The Center for Social Media wanted to understand how those of us without major support from CFB can take part in this movement. So we teamed up with Luisa Dantas, director of Land of Opportunity, who is entrenched in the building another of the living docs that’s being translated. The film tackles the rebuilding of New Orleans and how it reflects the vision of 21st century cities. Luisa started with perhaps one of the foundations for a “web native” project—a whole lot of footage and short stories to work with. This content is the basis for an interactive web player, demo soon to be made available for perusal.
The Center is tossing its efforts in with Land of Opportunity to begin the process of documenting practices, which we hope will lead to best practices, which may even lead to standards. Here is where the collaboration fostered by open web culture is key, often as filmmakers we work in silos, built out of necessity and out of the intensity of getting the job done.
We’re breaking open the Land of Opportunity silo. Graduate fellow at the Center and talented filmmaker, programmer, and game theory enthusiast, Nick Ray, has joined the Land of Opportunity team to help with translation between filmmaker and developer worlds, and notably, to encourage the blogging of what’s actually happening in the process: the decisions, the success, the failures, the partnership building, and the communication.
Some of the insights from the Future Tense “Tinkering with Tomorrow” conversation held February 29 at the New America Foundation may begin open up translation between the maker movement as it emerging in open web development and documentary film. We’ve already touched on collaboration, and over the coming months, we hope to illuminate some of the other indispensable characteristics of the maker movement: tinkering with tools and entrepreneurship.
Filmmakers tinker with tools every day. We’re just adding one more item to the box: code. The filmmaker attitude has always included “what can we do with what we know.” With the help of Living Docs you may be inspired to get to know code and how it can help you meet your mission. The movement of Living Docs is encouraging filmmakers to join the larger movement of makers who think like hackers. We live in an age and a growth of generations who believe in a world where all things can be changed and connected, documentary film needn’t be any different.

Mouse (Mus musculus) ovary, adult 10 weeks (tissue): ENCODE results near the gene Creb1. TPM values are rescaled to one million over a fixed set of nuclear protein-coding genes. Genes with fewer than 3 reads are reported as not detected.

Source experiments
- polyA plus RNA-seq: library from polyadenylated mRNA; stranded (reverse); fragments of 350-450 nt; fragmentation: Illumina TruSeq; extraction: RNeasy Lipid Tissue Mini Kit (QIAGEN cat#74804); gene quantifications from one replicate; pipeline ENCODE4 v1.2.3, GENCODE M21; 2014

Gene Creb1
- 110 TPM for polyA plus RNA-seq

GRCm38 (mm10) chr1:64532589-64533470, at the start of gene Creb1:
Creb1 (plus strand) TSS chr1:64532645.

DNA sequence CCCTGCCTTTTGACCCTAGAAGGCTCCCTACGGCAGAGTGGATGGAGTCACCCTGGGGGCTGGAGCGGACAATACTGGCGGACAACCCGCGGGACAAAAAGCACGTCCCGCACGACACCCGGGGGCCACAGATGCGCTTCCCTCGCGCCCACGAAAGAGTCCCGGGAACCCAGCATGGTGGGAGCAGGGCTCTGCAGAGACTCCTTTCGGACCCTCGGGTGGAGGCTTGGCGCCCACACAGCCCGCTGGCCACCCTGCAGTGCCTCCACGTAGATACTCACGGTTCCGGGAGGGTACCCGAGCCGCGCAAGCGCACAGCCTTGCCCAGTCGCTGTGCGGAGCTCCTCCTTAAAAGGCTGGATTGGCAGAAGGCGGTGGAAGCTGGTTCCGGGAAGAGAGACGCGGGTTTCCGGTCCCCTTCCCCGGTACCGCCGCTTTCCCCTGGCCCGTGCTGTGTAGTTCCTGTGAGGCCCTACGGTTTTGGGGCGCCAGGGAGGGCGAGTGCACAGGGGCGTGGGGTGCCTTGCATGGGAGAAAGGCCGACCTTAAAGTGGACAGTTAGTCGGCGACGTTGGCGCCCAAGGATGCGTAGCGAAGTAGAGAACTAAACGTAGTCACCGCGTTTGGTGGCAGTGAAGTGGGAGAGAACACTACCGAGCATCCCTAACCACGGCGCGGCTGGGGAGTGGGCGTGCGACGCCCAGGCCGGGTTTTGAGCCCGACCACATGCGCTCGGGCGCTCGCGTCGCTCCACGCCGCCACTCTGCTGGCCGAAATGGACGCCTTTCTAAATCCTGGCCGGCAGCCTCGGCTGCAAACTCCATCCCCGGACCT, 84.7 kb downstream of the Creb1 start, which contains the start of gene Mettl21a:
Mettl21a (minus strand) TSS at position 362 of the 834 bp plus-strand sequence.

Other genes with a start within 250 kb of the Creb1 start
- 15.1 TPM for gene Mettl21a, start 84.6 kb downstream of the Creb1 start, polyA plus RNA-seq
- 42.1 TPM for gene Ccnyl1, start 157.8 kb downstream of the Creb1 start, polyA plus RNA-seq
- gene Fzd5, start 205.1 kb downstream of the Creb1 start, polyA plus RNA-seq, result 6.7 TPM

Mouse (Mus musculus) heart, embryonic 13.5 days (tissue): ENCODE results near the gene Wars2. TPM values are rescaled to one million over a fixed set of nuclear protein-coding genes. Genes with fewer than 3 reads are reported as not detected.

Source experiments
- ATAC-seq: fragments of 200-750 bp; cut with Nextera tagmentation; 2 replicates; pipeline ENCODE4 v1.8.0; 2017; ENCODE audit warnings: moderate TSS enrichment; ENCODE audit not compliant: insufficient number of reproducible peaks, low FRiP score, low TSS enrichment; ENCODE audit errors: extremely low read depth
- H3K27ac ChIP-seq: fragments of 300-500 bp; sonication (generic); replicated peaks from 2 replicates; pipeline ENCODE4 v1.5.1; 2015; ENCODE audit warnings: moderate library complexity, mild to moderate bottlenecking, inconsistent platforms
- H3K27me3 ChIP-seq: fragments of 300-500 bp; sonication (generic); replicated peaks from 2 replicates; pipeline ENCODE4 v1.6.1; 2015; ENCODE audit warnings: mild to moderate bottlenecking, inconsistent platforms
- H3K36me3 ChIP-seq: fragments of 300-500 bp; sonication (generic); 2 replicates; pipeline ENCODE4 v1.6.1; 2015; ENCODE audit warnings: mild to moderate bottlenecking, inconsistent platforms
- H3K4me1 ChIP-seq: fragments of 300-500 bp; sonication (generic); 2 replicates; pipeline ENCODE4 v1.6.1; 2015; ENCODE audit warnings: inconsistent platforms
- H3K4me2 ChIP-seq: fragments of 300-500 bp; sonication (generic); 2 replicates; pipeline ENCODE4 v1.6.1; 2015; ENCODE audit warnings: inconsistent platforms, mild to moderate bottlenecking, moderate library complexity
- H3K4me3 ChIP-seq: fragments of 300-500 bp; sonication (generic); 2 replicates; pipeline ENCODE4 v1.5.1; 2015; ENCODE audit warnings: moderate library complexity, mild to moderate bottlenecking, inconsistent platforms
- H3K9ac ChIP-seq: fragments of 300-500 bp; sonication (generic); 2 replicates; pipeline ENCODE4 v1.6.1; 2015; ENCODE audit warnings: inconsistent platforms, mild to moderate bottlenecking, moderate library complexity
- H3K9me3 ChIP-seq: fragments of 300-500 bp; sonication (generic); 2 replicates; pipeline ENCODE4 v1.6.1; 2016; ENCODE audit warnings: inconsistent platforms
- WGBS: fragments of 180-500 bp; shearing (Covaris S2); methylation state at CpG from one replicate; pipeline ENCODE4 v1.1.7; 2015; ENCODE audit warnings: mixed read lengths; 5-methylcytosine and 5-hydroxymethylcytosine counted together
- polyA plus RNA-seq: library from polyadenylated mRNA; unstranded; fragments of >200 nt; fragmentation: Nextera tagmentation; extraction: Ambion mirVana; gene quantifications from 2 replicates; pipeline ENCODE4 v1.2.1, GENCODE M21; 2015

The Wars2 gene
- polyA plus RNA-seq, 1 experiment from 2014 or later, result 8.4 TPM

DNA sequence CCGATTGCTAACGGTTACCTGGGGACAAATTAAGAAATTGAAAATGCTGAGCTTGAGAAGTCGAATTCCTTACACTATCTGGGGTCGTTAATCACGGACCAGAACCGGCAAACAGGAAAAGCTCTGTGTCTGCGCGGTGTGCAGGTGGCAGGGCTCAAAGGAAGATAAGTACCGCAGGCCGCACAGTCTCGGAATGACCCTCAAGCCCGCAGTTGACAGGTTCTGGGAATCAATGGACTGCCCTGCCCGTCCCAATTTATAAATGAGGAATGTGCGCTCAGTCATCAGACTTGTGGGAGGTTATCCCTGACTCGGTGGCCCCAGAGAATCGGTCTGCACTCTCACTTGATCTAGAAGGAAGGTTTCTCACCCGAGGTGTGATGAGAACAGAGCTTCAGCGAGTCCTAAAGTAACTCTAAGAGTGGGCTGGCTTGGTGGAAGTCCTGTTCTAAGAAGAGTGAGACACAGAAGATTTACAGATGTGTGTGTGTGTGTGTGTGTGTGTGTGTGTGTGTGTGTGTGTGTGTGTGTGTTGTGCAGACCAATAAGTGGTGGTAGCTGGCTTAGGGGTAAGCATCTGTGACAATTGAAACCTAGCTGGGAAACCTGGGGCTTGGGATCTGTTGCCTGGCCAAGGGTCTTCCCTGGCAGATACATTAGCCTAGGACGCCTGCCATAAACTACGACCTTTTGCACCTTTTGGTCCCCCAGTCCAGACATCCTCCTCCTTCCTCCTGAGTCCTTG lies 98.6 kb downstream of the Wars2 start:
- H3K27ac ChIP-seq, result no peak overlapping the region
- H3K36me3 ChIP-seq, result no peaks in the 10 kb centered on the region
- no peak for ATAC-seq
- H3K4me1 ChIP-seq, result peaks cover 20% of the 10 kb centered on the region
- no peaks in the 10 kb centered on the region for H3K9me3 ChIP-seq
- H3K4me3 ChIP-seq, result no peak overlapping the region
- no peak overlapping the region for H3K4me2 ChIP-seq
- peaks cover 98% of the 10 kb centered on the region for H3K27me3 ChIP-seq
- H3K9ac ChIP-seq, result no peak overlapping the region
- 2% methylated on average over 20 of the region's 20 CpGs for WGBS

You can get your start by applying to the Hot Hacks two-day documentary workshop as part of Hotdocs 2012. More events are to come.
And we haven’t forgotten about entrepreneurship. The maker movement has yet to concretely answer the age-old question of how we make social good commercially viable. But with new fundamentals for DIY business burgeoning on the web, whether crowd-sourcing or craft-selling, we’re keeping a close watch. I asked a panel at Future Tense to tell us how these revenue generating sources can work for social documentary (or social good) in the long run. They didn’t have an answer, but we’ll continue challenging movement leaders and hopefully the first generation of Living Docs will open up new possibilities.